Child Sexual Abuse: Signs to Look for in Young Children

by Frank E. Lamothe, III

In 2017, 637 cases of child sexual abuse were reported to the Louisiana Department of Children and Family Services (DCFS)—in addition to nearly 10,000 reports of child neglect and 2,000 reports of physical abuse. While those numbers are staggering, reporting abuse is the best way to help protect children from abusers.

Many Louisiana workers are mandatory reporters due to their occupations (teachers, medical professionals, members of the clergy, etc.). If they suspect a child is being abused or neglected, they are required to make a report to DCFS. Mandatory reporters must undergo training to learn how to recognize the signs of sexual abuse in young children.

What Is “Sexual Abuse”?

Sexual abuse of a child sometimes involves physical contact (e.g., rape, oral sex, or fondling, kissing, or touching of a sexual nature). However, sexual abuse also involves acts of a sexual nature that don’t involve direct physical contact, like showing pornography or explicit images to a child, revealing oneself sexually to a child, or asking a child to reveal themselves sexually. In Louisiana, sexual abuse also includes coerced abortion and female genital mutilation.

Signs That Can Indicate Sexual Abuse in Young Children

Although children respond in different ways to sexual abuse, many signs are common among younger children. Unexplained physical injury or trauma to the genitals can be a physical clue, but most signs manifest as developmental regression or emotional changes in behavior. According to RAINN (Rape, Abuse & Incest National Network), common signs include:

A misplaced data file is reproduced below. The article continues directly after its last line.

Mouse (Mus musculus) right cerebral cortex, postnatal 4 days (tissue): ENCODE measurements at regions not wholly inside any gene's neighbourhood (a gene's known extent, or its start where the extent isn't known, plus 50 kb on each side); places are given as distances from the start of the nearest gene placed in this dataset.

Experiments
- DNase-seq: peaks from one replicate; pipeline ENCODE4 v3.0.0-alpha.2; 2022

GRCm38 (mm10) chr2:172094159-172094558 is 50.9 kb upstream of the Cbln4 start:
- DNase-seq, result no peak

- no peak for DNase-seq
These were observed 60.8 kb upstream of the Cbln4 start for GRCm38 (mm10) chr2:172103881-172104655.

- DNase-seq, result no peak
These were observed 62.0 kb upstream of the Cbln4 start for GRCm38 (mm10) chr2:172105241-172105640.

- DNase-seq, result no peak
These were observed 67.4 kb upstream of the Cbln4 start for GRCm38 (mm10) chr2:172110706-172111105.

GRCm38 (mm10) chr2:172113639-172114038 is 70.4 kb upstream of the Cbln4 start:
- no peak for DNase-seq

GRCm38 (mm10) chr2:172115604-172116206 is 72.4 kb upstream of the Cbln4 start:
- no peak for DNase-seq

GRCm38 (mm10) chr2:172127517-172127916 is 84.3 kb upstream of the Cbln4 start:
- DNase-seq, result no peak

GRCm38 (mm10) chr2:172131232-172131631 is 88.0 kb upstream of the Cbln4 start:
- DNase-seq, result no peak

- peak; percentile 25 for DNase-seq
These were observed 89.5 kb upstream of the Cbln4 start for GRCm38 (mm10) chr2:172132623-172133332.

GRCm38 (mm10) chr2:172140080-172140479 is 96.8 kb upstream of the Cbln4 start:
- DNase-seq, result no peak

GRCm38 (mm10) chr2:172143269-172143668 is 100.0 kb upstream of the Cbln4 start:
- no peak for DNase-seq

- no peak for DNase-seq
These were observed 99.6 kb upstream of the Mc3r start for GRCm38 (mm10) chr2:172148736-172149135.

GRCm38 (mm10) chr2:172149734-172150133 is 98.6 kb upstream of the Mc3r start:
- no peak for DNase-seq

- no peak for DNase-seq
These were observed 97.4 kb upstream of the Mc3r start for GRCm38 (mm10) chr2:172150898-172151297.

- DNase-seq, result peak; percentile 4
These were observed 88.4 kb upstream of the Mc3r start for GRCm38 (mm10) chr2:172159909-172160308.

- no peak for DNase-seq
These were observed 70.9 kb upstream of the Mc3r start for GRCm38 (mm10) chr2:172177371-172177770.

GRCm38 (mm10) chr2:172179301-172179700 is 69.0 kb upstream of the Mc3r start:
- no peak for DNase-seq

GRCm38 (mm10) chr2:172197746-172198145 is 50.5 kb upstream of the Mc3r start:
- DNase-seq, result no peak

• Keeping secrets.
• Not talking as much as usual.
• Not wanting to be left alone with certain people or being afraid to be away from primary caregivers, especially if this is a new behavior.
• Regressive behaviors or resuming behaviors they had outgrown, such as thumb-sucking or bedwetting.
• Overly compliant behavior.
• Sexual behavior that is inappropriate for the child’s age.
• Excessive talking about or knowledge of sexual topics.
• Spending an unusual amount of time alone.
• Trying to avoid removing clothing to change or bathe.
• Change in eating habits.
• Change in mood or personality, such as increased aggression.
• Decrease in confidence or self-image.
• Excessive worry or fearfulness.
• Increase in unexplained health problems such as stomach aches and headaches.
• Loss or decrease in interest in school, activities, and friends.
• Nightmares or fear of being alone at night.
• Self-harming behaviors.

These signs do not, on their own, prove that a child is being sexually abused. Many children are curious about their own and others’ sexuality as a normal part of their development. Children often exhibit regressive behaviors such as bedwetting as a natural response to anxiety-provoking situations like beginning a new grade or school. Many other signs can also indicate sexual abuse, neglect, or physical abuse. If you observe a number of these signs in your child or another child in your care, it’s better to be safe than sorry.

What Should I Do If I Suspect a Child Is Being Abused?

If you know or suspect a child is being abused by a parent, caregiver, clergy member, daycare worker, or another individual, you should contact DCFS immediately. You can file a report by calling 1-855-4LA-KIDS (1-855-452-5437), a toll-free hotline available 24 hours a day/365 days a year, or by filling out a reporting form online. If your child has been abused or victimized, you may be able to recover compensation for physical and emotional damages. An experienced sexual abuse attorney can evaluate your case and help you pursue claims to get the compensation you deserve.

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